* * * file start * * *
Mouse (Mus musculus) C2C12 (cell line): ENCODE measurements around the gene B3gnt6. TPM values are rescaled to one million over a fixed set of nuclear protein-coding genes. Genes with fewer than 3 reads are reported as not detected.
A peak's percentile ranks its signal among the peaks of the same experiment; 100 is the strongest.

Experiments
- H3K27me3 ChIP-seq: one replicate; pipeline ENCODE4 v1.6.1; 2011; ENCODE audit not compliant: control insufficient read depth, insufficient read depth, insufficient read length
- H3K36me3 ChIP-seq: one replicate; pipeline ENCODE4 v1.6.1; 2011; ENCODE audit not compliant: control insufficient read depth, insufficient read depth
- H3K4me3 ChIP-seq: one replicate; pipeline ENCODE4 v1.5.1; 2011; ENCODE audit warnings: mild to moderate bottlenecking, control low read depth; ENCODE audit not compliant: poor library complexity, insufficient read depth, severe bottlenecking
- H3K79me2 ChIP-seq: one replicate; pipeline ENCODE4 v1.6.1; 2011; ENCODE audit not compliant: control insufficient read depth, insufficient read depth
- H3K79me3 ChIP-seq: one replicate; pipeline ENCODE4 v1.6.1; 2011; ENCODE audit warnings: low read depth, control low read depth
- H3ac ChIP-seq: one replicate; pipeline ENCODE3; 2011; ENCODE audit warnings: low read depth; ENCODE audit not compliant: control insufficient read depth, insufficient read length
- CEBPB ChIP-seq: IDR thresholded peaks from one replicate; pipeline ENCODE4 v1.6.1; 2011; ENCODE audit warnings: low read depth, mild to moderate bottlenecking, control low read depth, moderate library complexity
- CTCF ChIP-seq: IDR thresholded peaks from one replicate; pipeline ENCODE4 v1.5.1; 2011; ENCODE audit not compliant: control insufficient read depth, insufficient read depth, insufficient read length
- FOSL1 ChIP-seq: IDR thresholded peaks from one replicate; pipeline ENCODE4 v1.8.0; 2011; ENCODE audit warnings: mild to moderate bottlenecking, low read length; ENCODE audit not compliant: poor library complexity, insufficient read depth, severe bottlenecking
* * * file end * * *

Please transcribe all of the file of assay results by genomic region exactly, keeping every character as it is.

Mouse (Mus musculus) C2C12 (cell line): ENCODE measurements around the gene B3gnt6. TPM values are rescaled to one million over a fixed set of nuclear protein-coding genes. Genes with fewer than 3 reads are reported as not detected.
A peak's percentile ranks its signal among the peaks of the same experiment; 100 is the strongest.

Experiments
- H3K27me3 ChIP-seq: one replicate; pipeline ENCODE4 v1.6.1; 2011; ENCODE audit not compliant: control insufficient read depth, insufficient read depth, insufficient read length
- H3K36me3 ChIP-seq: one replicate; pipeline ENCODE4 v1.6.1; 2011; ENCODE audit not compliant: control insufficient read depth, insufficient read depth
- H3K4me3 ChIP-seq: one replicate; pipeline ENCODE4 v1.5.1; 2011; ENCODE audit warnings: mild to moderate bottlenecking, control low read depth; ENCODE audit not compliant: poor library complexity, insufficient read depth, severe bottlenecking
- H3K79me2 ChIP-seq: one replicate; pipeline ENCODE4 v1.6.1; 2011; ENCODE audit not compliant: control insufficient read depth, insufficient read depth
- H3K79me3 ChIP-seq: one replicate; pipeline ENCODE4 v1.6.1; 2011; ENCODE audit warnings: low read depth, control low read depth
- H3ac ChIP-seq: one replicate; pipeline ENCODE3; 2011; ENCODE audit warnings: low read depth; ENCODE audit not compliant: control insufficient read depth, insufficient read length
- CEBPB ChIP-seq: IDR thresholded peaks from one replicate; pipeline ENCODE4 v1.6.1; 2011; ENCODE audit warnings: low read depth, mild to moderate bottlenecking, control low read depth, moderate library complexity
- CTCF ChIP-seq: IDR thresholded peaks from one replicate; pipeline ENCODE4 v1.5.1; 2011; ENCODE audit not compliant: control insufficient read depth, insufficient read depth, insufficient read length
- FOSL1 ChIP-seq: IDR thresholded peaks from one replicate; pipeline ENCODE4 v1.8.0; 2011; ENCODE audit warnings: mild to moderate bottlenecking, low read length; ENCODE audit not compliant: poor library complexity, insufficient read depth, severe bottlenecking